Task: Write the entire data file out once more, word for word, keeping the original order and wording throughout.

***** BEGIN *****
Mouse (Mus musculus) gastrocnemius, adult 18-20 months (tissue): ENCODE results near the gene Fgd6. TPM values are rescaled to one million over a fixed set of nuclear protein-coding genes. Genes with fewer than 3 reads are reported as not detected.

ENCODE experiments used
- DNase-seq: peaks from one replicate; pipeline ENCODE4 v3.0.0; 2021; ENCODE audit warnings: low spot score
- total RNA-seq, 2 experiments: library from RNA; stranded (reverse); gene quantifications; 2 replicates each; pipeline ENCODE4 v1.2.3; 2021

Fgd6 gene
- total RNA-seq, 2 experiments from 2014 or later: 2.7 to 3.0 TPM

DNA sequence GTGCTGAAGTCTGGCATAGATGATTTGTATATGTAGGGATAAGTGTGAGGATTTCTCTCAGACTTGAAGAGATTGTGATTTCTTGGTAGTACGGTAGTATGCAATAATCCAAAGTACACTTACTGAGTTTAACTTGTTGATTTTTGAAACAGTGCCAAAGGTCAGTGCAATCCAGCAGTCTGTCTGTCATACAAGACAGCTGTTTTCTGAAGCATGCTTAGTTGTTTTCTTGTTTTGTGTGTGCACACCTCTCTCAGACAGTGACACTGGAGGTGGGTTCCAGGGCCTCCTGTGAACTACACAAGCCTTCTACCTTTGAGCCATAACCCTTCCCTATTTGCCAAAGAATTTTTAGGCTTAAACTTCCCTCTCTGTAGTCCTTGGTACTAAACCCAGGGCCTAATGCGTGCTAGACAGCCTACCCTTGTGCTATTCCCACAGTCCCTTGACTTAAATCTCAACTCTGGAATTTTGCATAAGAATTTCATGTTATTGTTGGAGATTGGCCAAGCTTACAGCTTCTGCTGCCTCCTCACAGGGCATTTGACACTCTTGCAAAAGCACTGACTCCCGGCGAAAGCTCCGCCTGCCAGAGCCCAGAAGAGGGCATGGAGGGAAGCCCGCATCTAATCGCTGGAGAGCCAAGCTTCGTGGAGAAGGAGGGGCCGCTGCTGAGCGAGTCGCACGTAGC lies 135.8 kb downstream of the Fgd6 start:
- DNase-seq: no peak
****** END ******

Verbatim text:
Mouse (Mus musculus) gastrocnemius, adult 18-20 months (tissue): ENCODE results near the gene Fgd6. TPM values are rescaled to one million over a fixed set of nuclear protein-coding genes. Genes with fewer than 3 reads are reported as not detected.

ENCODE experiments used
- DNase-seq: peaks from one replicate; pipeline ENCODE4 v3.0.0; 2021; ENCODE audit warnings: low spot score
- total RNA-seq, 2 experiments: library from RNA; stranded (reverse); gene quantifications; 2 replicates each; pipeline ENCODE4 v1.2.3; 2021

Fgd6 gene
- total RNA-seq, 2 experiments from 2014 or later: 2.7 to 3.0 TPM

DNA sequence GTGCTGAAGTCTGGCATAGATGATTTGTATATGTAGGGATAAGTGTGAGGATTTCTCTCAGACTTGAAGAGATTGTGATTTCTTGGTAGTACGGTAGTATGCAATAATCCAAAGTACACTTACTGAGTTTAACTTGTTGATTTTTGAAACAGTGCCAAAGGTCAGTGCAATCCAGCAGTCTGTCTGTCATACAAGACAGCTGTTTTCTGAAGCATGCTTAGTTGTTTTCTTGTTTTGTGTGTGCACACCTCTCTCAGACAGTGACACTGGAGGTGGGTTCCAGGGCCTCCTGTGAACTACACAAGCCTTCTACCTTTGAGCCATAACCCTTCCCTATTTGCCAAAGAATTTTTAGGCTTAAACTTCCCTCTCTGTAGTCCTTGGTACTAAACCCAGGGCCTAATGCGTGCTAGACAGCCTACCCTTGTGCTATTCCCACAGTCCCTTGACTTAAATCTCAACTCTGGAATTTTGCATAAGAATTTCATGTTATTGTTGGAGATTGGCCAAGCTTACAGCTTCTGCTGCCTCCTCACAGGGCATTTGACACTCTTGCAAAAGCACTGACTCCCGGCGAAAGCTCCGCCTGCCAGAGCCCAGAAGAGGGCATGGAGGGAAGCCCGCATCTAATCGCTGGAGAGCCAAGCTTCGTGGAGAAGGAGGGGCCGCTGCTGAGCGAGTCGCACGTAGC lies 135.8 kb downstream of the Fgd6 start:
- DNase-seq: no peak